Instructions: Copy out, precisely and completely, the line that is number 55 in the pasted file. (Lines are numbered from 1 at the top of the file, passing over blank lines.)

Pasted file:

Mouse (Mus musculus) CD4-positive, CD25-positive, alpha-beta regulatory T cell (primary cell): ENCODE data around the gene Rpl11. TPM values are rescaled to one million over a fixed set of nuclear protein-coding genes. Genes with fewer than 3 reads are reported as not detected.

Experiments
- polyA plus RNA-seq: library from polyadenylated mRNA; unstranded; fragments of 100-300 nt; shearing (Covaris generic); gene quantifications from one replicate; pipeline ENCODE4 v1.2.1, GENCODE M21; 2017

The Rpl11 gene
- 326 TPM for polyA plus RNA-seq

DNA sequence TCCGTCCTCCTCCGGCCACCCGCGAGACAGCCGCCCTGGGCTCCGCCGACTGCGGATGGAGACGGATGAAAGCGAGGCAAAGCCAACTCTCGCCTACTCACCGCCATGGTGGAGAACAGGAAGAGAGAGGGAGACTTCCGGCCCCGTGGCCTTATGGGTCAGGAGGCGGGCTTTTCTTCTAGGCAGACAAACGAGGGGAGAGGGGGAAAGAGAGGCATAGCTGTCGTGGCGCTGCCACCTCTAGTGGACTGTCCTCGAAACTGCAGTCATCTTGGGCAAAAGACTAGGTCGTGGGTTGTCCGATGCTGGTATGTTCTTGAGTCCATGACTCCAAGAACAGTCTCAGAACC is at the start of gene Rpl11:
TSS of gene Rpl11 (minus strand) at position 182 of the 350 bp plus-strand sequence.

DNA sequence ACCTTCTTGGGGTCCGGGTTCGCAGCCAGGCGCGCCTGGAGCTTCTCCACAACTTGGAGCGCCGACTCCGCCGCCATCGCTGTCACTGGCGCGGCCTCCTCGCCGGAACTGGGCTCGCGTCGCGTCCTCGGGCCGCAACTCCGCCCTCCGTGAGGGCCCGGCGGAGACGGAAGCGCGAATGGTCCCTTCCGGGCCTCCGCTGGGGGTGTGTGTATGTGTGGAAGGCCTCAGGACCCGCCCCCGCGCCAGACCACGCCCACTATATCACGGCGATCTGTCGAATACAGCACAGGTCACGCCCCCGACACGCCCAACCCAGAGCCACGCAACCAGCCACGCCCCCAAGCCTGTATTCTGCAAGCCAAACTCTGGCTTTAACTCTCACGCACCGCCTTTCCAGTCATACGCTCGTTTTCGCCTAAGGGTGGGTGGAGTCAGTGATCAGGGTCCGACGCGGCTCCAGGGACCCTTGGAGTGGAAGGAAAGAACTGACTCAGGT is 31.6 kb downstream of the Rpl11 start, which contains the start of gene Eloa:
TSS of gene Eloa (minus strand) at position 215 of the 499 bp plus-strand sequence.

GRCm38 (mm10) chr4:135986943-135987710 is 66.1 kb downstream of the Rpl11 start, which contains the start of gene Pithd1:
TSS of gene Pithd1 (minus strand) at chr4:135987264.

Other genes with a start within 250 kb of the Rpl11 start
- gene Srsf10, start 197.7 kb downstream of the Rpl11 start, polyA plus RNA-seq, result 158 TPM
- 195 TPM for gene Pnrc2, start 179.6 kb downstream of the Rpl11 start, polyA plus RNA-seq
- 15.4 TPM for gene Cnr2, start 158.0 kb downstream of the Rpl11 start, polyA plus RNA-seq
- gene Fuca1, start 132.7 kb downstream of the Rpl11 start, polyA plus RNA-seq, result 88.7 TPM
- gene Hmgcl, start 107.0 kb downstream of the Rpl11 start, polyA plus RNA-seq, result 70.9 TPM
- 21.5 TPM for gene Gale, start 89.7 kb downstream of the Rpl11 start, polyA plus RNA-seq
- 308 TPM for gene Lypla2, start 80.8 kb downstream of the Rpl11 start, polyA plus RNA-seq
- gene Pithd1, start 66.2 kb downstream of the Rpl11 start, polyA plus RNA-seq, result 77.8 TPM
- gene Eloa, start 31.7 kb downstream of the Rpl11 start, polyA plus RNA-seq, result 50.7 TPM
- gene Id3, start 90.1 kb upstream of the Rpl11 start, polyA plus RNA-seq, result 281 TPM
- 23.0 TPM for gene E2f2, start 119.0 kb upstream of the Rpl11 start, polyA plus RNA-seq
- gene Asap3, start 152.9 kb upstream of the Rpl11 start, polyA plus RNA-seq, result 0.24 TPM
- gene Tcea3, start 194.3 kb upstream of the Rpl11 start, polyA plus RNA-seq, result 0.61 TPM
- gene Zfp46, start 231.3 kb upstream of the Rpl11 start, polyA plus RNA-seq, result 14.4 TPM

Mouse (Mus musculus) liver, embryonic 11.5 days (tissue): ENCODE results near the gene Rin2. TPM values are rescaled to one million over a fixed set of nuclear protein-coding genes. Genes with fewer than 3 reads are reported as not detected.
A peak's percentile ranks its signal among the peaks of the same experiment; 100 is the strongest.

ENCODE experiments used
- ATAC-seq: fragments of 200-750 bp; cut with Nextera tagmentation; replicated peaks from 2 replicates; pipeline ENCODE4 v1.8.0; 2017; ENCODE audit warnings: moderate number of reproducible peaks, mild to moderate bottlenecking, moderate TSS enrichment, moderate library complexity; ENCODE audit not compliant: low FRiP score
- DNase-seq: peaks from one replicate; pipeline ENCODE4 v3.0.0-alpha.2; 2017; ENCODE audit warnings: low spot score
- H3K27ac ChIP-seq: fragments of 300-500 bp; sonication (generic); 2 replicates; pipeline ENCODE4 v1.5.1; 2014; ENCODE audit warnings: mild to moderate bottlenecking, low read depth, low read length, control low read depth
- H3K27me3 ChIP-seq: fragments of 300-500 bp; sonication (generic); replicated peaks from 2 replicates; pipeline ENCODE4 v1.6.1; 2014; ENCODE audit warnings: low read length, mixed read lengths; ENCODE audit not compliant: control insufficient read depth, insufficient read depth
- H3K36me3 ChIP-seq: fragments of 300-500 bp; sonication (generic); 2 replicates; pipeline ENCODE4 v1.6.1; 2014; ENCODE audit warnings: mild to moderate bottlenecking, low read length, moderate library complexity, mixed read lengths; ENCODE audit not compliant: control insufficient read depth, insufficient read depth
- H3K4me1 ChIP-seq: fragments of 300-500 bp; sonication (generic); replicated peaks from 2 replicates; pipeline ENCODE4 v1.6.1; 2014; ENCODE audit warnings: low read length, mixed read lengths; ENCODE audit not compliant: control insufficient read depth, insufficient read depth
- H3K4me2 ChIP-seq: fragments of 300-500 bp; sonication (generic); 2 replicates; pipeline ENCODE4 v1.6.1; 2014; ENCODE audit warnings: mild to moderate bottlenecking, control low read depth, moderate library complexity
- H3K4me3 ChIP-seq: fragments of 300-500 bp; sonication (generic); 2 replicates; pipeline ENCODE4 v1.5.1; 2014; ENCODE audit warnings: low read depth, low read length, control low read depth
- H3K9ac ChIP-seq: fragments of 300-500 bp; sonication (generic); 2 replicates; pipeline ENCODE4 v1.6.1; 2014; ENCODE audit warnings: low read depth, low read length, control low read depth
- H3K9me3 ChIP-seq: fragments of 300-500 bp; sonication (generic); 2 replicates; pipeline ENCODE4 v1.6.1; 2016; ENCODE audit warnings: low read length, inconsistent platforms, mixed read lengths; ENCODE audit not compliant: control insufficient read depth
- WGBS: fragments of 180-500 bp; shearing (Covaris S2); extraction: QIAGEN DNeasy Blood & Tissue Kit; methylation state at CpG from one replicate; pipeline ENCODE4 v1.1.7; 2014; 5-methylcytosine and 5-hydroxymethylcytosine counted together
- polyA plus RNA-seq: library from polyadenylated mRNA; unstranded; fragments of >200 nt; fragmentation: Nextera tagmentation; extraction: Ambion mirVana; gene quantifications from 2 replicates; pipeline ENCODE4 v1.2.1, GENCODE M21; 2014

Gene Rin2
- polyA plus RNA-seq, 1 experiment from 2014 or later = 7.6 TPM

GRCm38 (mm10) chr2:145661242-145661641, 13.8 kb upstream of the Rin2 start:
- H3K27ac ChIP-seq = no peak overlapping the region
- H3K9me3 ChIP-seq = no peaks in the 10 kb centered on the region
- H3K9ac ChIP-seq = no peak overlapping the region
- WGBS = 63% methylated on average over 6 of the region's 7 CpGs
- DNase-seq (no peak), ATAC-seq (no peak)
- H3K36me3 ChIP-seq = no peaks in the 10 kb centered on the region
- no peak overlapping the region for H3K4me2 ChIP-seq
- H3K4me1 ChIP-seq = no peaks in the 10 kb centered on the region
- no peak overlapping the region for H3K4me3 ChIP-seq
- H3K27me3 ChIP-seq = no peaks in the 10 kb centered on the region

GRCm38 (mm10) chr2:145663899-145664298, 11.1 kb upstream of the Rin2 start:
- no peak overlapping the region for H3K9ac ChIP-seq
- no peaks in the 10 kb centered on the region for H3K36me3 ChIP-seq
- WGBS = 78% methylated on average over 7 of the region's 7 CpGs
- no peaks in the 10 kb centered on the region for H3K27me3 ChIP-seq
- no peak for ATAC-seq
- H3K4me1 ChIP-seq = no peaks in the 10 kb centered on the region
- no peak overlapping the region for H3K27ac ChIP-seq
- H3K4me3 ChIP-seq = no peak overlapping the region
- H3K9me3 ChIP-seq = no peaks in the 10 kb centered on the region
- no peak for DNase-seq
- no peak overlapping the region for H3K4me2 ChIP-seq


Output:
GRCm38 (mm10) chr2:145663899-145664298, 11.1 kb upstream of the Rin2 start: